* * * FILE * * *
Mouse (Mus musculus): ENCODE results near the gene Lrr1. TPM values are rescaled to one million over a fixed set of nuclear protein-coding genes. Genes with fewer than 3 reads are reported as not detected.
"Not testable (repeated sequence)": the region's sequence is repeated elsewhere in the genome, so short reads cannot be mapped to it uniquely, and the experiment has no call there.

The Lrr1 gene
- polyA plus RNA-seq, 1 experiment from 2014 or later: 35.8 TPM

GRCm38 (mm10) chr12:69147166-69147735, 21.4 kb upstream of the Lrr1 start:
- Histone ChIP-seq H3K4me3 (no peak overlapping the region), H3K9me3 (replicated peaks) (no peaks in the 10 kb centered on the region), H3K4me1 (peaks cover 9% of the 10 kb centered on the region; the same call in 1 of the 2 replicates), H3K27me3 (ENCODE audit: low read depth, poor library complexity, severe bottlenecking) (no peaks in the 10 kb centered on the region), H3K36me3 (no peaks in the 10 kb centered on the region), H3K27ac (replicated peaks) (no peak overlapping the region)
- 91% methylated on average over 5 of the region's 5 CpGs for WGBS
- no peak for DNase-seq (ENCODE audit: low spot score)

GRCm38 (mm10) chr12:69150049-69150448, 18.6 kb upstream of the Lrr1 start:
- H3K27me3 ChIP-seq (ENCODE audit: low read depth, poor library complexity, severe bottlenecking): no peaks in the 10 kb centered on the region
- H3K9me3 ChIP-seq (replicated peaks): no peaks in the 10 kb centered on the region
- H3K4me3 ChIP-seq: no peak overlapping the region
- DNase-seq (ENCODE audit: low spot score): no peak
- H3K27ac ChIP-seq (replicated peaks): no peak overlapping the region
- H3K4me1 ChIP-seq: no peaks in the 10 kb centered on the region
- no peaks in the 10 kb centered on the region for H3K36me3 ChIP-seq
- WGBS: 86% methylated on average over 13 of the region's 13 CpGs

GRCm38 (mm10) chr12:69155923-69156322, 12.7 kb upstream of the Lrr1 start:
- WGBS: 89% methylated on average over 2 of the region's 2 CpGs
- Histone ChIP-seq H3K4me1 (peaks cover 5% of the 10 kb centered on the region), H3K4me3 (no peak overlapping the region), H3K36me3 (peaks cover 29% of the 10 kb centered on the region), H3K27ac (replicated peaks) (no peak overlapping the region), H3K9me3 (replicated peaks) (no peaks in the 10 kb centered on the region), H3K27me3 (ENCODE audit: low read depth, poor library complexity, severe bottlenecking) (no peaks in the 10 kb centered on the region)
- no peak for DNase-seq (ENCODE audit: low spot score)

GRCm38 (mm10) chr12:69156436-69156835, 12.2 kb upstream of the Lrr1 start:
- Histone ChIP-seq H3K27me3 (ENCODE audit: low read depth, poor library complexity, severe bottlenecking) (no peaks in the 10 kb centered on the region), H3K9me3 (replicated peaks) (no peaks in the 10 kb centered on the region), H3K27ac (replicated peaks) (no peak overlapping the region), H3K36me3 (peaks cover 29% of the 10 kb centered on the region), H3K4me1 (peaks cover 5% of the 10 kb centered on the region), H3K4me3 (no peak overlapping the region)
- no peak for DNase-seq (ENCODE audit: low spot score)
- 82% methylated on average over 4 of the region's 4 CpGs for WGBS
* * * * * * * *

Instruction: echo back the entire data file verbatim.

Mouse (Mus musculus): ENCODE results near the gene Lrr1. TPM values are rescaled to one million over a fixed set of nuclear protein-coding genes. Genes with fewer than 3 reads are reported as not detected.
"Not testable (repeated sequence)": the region's sequence is repeated elsewhere in the genome, so short reads cannot be mapped to it uniquely, and the experiment has no call there.

The Lrr1 gene
- polyA plus RNA-seq, 1 experiment from 2014 or later: 35.8 TPM

GRCm38 (mm10) chr12:69147166-69147735, 21.4 kb upstream of the Lrr1 start:
- Histone ChIP-seq H3K4me3 (no peak overlapping the region), H3K9me3 (replicated peaks) (no peaks in the 10 kb centered on the region), H3K4me1 (peaks cover 9% of the 10 kb centered on the region; the same call in 1 of the 2 replicates), H3K27me3 (ENCODE audit: low read depth, poor library complexity, severe bottlenecking) (no peaks in the 10 kb centered on the region), H3K36me3 (no peaks in the 10 kb centered on the region), H3K27ac (replicated peaks) (no peak overlapping the region)
- 91% methylated on average over 5 of the region's 5 CpGs for WGBS
- no peak for DNase-seq (ENCODE audit: low spot score)

GRCm38 (mm10) chr12:69150049-69150448, 18.6 kb upstream of the Lrr1 start:
- H3K27me3 ChIP-seq (ENCODE audit: low read depth, poor library complexity, severe bottlenecking): no peaks in the 10 kb centered on the region
- H3K9me3 ChIP-seq (replicated peaks): no peaks in the 10 kb centered on the region
- H3K4me3 ChIP-seq: no peak overlapping the region
- DNase-seq (ENCODE audit: low spot score): no peak
- H3K27ac ChIP-seq (replicated peaks): no peak overlapping the region
- H3K4me1 ChIP-seq: no peaks in the 10 kb centered on the region
- no peaks in the 10 kb centered on the region for H3K36me3 ChIP-seq
- WGBS: 86% methylated on average over 13 of the region's 13 CpGs

GRCm38 (mm10) chr12:69155923-69156322, 12.7 kb upstream of the Lrr1 start:
- WGBS: 89% methylated on average over 2 of the region's 2 CpGs
- Histone ChIP-seq H3K4me1 (peaks cover 5% of the 10 kb centered on the region), H3K4me3 (no peak overlapping the region), H3K36me3 (peaks cover 29% of the 10 kb centered on the region), H3K27ac (replicated peaks) (no peak overlapping the region), H3K9me3 (replicated peaks) (no peaks in the 10 kb centered on the region), H3K27me3 (ENCODE audit: low read depth, poor library complexity, severe bottlenecking) (no peaks in the 10 kb centered on the region)
- no peak for DNase-seq (ENCODE audit: low spot score)

GRCm38 (mm10) chr12:69156436-69156835, 12.2 kb upstream of the Lrr1 start:
- Histone ChIP-seq H3K27me3 (ENCODE audit: low read depth, poor library complexity, severe bottlenecking) (no peaks in the 10 kb centered on the region), H3K9me3 (replicated peaks) (no peaks in the 10 kb centered on the region), H3K27ac (replicated peaks) (no peak overlapping the region), H3K36me3 (peaks cover 29% of the 10 kb centered on the region), H3K4me1 (peaks cover 5% of the 10 kb centered on the region), H3K4me3 (no peak overlapping the region)
- no peak for DNase-seq (ENCODE audit: low spot score)
- 82% methylated on average over 4 of the region's 4 CpGs for WGBS